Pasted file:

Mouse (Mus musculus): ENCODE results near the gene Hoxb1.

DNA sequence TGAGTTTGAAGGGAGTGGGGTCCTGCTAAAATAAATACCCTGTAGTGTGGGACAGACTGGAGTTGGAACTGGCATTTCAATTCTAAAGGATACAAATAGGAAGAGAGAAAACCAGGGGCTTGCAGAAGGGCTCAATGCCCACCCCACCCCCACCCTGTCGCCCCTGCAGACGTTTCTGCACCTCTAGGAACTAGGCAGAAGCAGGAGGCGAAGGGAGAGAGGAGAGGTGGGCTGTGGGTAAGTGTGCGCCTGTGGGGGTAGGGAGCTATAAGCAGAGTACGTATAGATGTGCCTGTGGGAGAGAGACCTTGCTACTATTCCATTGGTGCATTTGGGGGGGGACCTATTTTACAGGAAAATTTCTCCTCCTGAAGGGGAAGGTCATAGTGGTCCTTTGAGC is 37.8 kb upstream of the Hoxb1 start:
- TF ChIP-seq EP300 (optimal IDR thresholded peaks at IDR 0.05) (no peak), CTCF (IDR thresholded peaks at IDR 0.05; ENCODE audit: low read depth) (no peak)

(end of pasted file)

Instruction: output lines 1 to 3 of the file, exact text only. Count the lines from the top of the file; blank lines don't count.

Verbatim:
Mouse (Mus musculus): ENCODE results near the gene Hoxb1.

DNA sequence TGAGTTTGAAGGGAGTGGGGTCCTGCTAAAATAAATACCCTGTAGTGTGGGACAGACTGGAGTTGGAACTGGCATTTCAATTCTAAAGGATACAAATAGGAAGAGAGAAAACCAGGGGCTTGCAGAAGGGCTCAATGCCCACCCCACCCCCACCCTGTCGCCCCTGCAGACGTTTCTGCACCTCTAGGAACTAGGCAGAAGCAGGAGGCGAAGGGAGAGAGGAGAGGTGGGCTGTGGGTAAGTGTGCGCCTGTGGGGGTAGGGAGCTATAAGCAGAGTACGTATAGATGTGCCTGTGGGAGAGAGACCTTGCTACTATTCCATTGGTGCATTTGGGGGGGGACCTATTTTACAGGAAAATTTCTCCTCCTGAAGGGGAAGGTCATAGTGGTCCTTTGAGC is 37.8 kb upstream of the Hoxb1 start:
- TF ChIP-seq EP300 (optimal IDR thresholded peaks at IDR 0.05) (no peak), CTCF (IDR thresholded peaks at IDR 0.05; ENCODE audit: low read depth) (no peak)